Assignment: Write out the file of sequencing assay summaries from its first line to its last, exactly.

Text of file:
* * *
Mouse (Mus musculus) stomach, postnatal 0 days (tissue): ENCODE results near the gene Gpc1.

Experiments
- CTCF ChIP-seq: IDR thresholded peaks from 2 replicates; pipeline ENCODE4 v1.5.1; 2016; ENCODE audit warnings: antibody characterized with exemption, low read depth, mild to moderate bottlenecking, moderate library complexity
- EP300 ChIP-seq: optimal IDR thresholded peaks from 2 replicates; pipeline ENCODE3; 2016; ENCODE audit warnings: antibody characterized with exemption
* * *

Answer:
Mouse (Mus musculus) stomach, postnatal 0 days (tissue): ENCODE results near the gene Gpc1.

Experiments
- CTCF ChIP-seq: IDR thresholded peaks from 2 replicates; pipeline ENCODE4 v1.5.1; 2016; ENCODE audit warnings: antibody characterized with exemption, low read depth, mild to moderate bottlenecking, moderate library complexity
- EP300 ChIP-seq: optimal IDR thresholded peaks from 2 replicates; pipeline ENCODE3; 2016; ENCODE audit warnings: antibody characterized with exemption